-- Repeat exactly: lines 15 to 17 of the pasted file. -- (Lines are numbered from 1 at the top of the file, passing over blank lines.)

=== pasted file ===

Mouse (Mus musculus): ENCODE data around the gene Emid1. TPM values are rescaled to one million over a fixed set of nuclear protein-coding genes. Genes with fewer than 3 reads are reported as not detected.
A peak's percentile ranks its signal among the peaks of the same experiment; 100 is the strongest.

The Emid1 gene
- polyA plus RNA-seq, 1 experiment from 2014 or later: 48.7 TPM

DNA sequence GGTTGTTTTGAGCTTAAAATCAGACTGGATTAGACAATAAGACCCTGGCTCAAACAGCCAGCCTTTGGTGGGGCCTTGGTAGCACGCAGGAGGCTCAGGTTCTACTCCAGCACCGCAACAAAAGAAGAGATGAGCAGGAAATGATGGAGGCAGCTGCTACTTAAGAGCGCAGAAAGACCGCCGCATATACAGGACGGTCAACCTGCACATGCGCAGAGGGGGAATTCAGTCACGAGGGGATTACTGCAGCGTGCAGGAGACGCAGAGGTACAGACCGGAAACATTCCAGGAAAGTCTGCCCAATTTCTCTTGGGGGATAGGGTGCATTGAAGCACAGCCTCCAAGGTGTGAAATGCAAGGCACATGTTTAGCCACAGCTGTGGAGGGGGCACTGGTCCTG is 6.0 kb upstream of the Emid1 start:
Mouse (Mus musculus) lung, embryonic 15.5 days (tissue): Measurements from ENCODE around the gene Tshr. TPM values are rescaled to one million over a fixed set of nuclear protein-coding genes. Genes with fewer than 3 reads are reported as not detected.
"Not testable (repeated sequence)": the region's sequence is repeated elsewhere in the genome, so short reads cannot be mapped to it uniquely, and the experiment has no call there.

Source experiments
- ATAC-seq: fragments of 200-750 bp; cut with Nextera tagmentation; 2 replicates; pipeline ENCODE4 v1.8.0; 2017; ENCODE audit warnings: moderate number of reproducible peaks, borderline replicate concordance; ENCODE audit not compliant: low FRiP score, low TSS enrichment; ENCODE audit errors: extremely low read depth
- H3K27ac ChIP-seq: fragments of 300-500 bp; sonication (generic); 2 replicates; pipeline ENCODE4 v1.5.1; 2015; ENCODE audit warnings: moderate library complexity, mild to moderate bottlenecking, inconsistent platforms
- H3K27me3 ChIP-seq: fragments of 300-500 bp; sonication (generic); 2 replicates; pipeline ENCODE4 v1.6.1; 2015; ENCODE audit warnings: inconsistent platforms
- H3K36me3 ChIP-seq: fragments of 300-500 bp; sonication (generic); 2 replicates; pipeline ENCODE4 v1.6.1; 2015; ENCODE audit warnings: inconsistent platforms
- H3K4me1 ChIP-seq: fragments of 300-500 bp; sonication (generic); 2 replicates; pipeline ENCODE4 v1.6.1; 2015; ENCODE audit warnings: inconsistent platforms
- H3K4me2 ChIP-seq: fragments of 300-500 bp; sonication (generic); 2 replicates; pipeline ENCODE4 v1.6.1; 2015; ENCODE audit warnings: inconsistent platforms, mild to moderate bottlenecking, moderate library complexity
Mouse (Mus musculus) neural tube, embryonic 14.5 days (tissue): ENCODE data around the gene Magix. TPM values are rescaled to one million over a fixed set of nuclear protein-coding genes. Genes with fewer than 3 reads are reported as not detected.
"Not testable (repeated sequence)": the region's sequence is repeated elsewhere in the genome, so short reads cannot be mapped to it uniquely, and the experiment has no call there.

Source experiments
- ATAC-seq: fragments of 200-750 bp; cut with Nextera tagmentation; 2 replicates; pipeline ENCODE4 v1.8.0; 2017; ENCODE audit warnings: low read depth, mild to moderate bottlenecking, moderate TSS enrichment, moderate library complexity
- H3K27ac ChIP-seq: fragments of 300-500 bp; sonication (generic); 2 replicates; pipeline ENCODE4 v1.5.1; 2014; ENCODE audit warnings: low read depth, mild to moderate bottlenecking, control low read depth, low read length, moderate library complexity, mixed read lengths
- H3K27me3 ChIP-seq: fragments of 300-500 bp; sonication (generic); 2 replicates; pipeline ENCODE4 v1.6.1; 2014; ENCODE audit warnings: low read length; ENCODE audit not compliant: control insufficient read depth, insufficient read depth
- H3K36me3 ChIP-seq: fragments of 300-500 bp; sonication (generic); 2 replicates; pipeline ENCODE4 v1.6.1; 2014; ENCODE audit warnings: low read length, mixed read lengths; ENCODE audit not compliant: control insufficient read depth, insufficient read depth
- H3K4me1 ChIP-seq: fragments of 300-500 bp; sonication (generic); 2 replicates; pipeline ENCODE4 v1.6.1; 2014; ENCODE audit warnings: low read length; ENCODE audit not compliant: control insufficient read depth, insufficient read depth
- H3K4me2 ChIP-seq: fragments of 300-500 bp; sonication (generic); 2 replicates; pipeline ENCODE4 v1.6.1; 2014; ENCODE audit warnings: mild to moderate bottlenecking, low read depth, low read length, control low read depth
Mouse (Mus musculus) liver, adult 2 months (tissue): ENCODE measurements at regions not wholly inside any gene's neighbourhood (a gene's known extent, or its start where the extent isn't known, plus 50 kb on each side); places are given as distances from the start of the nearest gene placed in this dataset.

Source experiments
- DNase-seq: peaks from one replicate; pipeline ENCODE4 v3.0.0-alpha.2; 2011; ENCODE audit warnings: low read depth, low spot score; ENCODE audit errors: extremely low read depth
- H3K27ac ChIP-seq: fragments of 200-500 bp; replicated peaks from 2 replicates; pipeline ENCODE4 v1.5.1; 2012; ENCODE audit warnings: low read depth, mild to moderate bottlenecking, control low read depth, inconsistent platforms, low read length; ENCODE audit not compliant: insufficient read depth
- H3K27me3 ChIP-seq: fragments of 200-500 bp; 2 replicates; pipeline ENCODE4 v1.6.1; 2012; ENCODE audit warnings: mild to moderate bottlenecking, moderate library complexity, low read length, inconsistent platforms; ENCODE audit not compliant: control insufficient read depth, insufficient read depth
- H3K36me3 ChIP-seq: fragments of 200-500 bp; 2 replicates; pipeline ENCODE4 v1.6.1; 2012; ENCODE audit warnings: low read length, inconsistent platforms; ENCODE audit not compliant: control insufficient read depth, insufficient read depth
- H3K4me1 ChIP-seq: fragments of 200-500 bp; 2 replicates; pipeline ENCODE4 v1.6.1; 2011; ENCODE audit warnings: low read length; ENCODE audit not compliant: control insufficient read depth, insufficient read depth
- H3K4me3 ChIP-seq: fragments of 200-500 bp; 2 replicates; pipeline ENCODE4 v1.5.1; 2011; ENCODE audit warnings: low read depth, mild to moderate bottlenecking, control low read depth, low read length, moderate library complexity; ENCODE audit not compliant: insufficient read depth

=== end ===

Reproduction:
Mouse (Mus musculus) neural tube, embryonic 14.5 days (tissue): ENCODE data around the gene Magix. TPM values are rescaled to one million over a fixed set of nuclear protein-coding genes. Genes with fewer than 3 reads are reported as not detected.
"Not testable (repeated sequence)": the region's sequence is repeated elsewhere in the genome, so short reads cannot be mapped to it uniquely, and the experiment has no call there.

Source experiments